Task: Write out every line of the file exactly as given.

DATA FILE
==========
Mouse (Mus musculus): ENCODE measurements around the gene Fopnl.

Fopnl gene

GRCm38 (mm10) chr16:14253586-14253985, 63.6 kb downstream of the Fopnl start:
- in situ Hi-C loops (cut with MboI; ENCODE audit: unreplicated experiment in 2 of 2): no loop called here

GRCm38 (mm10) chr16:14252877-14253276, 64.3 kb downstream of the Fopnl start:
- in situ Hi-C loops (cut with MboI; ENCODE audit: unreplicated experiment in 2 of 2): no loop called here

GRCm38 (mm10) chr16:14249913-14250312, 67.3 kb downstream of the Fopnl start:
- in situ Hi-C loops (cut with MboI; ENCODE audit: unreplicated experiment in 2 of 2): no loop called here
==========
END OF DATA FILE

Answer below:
Mouse (Mus musculus): ENCODE measurements around the gene Fopnl.

Fopnl gene

GRCm38 (mm10) chr16:14253586-14253985, 63.6 kb downstream of the Fopnl start:
- in situ Hi-C loops (cut with MboI; ENCODE audit: unreplicated experiment in 2 of 2): no loop called here

GRCm38 (mm10) chr16:14252877-14253276, 64.3 kb downstream of the Fopnl start:
- in situ Hi-C loops (cut with MboI; ENCODE audit: unreplicated experiment in 2 of 2): no loop called here

GRCm38 (mm10) chr16:14249913-14250312, 67.3 kb downstream of the Fopnl start:
- in situ Hi-C loops (cut with MboI; ENCODE audit: unreplicated experiment in 2 of 2): no loop called here